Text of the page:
However, with such a small number of clubs, and a high demand for games, a 22-game season is not financially adequate, so they go round again. To avoid a long and, more importantly, hectic 44-game season, the league splits in half after the teams have played one other for a third time. As every team hits their 33rd game, each group of six play those in their half, tidying the league together after 38 games.
This, rather embarrassingly, can cause the final league table to look rather disjointed; at the end of the 2008-2009 season the seventh placed club, Motherwell, gained one more point than sixth placed Hibernian. Three years earlier, Inverness officially ended their season seventh, despite finishing with two points better off than fourth placed Hibs.
Confused yet? Well, things are about to become a little more puzzling.
The proposed changes put forward would see a similar ‘Premier League’, partnered by a new 2nd tier ‘Championship’ of twelve teams, an increase from the previous ten. Much like the current system, all teams would play to the half-way stage of 22 games, after which, the two leagues of 12 would morph into three leagues of eight.
- The top eight teams would battle for the title, as to be expected.
- The middle eight, consisting of four teams remaining from the top tier, and the top four from the league below, would be wiped off their points and goals to that stage, and contest a new league
- The remaining eight to avoid relegation to a ‘National League’ of 18.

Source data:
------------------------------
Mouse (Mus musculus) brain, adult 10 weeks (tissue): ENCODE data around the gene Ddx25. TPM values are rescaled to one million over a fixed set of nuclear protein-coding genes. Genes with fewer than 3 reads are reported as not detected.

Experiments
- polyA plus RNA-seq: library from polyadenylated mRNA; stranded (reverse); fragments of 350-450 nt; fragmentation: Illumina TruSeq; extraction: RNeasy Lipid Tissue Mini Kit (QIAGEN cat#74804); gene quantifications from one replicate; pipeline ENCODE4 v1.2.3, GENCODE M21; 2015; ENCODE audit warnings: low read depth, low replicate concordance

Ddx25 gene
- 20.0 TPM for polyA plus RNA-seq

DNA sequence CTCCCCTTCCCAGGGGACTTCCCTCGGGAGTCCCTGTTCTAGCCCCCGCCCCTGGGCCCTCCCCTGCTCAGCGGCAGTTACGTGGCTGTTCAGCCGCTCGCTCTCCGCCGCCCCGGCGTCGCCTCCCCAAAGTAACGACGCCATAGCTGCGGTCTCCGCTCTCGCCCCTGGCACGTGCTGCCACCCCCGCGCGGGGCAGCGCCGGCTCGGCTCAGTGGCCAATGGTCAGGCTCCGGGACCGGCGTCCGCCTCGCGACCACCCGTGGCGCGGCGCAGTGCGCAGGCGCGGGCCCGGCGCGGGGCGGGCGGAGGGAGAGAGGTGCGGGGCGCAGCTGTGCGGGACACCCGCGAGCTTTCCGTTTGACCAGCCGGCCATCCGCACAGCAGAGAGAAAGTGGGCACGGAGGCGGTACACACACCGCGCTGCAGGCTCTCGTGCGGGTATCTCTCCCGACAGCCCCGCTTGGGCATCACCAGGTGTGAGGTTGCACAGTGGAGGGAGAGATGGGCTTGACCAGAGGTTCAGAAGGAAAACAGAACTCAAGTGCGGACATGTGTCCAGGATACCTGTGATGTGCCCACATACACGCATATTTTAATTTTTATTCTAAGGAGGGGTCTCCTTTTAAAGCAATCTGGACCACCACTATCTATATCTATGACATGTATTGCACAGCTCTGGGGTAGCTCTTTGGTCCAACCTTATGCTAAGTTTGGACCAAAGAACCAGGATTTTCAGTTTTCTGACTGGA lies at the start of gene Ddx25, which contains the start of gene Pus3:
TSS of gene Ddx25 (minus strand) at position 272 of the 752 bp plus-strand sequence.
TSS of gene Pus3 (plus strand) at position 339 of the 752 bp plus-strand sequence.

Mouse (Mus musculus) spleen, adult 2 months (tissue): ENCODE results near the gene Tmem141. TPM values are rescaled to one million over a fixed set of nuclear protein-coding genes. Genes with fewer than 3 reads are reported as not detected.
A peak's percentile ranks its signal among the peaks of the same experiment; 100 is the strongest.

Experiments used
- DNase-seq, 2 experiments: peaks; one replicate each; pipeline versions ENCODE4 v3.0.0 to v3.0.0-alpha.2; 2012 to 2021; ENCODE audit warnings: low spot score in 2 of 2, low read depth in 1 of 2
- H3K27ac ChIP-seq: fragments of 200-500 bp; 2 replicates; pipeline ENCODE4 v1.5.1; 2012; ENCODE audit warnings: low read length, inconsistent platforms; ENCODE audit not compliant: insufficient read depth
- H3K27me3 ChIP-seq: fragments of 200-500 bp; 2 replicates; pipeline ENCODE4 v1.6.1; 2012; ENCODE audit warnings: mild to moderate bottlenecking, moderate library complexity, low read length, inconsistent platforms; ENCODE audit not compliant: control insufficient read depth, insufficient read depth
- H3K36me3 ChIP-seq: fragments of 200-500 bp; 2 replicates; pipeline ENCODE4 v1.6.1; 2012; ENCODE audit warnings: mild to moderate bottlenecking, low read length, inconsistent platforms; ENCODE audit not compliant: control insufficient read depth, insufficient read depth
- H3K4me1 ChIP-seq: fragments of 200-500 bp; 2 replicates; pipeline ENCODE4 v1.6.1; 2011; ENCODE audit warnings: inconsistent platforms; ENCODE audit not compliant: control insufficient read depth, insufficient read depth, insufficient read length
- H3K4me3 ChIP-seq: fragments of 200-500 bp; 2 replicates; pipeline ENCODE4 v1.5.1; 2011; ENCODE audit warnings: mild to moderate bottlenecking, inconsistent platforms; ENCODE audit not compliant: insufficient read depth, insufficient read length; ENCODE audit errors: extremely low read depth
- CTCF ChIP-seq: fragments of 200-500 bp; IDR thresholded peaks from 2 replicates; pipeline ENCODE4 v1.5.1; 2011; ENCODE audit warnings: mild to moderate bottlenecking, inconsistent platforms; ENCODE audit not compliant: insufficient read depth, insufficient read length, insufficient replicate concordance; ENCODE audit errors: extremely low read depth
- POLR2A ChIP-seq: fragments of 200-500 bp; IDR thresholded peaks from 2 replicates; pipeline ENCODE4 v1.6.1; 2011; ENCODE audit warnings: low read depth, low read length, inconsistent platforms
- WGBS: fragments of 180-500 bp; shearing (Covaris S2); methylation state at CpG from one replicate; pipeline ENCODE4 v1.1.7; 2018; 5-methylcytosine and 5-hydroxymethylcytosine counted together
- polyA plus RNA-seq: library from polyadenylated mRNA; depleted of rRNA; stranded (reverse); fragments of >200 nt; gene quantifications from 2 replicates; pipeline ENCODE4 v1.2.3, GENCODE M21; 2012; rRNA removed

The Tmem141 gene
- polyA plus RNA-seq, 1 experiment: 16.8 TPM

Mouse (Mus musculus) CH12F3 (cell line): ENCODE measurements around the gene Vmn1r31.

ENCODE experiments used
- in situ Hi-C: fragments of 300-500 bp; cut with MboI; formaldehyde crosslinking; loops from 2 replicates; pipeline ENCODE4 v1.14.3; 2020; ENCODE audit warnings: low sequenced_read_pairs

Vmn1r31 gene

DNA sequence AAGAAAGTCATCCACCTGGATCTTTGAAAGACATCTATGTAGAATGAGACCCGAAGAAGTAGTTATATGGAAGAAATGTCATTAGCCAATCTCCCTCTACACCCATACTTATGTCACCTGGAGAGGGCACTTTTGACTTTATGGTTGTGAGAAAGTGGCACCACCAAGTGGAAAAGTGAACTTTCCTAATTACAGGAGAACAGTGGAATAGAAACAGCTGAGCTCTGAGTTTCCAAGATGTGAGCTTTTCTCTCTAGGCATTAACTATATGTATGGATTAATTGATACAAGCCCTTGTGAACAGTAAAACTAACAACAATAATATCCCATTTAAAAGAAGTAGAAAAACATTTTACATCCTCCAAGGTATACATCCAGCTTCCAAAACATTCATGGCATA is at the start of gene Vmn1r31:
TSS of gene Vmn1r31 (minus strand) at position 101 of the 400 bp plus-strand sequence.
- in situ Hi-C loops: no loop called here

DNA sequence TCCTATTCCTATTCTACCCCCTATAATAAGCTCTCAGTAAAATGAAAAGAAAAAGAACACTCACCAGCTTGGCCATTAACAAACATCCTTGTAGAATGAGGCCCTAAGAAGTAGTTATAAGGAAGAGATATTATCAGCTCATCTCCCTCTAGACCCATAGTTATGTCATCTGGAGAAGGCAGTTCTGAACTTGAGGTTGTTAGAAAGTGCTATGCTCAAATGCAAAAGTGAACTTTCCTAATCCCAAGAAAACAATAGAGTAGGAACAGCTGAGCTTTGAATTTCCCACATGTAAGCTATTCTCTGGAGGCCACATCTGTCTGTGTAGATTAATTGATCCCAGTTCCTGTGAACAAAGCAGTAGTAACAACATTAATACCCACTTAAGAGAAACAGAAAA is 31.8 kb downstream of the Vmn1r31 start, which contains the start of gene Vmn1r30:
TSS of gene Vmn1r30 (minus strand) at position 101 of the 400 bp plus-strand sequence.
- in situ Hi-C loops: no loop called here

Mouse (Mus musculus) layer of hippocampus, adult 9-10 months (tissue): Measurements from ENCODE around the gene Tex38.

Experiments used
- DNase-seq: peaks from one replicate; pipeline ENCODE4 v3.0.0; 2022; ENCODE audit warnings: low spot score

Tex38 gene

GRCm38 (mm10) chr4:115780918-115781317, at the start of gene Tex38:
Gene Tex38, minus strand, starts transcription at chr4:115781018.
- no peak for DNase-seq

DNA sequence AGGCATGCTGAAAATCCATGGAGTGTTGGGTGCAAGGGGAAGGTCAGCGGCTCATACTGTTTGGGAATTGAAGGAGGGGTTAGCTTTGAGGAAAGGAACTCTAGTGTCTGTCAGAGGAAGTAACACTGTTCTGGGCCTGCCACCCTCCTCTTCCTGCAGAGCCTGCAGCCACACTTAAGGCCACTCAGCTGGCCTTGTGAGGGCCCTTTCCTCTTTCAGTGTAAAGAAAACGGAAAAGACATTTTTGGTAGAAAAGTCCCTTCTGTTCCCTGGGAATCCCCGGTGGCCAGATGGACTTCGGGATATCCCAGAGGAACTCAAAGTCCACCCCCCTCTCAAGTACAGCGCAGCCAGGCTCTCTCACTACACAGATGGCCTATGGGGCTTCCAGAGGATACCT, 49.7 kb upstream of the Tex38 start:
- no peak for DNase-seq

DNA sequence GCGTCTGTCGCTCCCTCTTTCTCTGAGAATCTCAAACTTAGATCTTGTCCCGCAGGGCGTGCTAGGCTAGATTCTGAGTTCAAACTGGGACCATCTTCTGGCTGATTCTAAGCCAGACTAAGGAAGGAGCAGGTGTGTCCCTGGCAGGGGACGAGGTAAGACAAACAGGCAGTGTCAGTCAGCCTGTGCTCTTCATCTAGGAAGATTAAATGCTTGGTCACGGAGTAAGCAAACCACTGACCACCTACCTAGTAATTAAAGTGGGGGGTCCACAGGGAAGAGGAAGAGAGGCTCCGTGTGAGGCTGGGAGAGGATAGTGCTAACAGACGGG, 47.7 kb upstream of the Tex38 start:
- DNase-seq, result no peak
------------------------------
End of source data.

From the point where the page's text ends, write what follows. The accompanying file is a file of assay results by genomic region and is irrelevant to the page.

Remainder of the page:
It’s a convoluted system, which rewards purple patches or bad form in the most backward of fashions; one that could result in some rather unjust scenarios: pity the team who, after 22 hard fought games, find themselves fourth in the 1st division, only to then have their progress reset to zero points and hurled into a brand new mini-league including those lingering near the bottom of the SPL.
What if this fourth-placed team was only a handful of points away from the team leading the Championship? The reward for a hard-fought half-season is not to continue on, and push those only just above you all the way to a title, but instead to have your points total deleted, with your end-of-season league position looking considerably less impressive.
Ask The Fans
Cynics would perhaps argue here that it isn’t just accumulated points, goals scored and the chance of league glory that fall victim to the mid-season reboot, but also team morale, and worse - stadium attendances; the latter highlighting the importance of letting fans have the final say in proceedings. If they are left out, the current trend of deteriorating attendances for top flight games will only continue to worsen.
The idea of wanting to improve the league structure in Scotland, whilst retaining a league-split is the footballing equivalent of getting some terrible letters in Scrabble, deciding to swap all of your tiles only to get them all back again. There are viable alternatives that have fan backing, should anyone in a blazer and tie rather than a replica shirt be interested in hearing them.
As it stands, they’re on course to create something worse than “meaningless games in mid-table” – meaningless seasons altogether.
Follow A.D on Twitter: @adwinn
Find more of A.D's writing at his blog ADWinn.com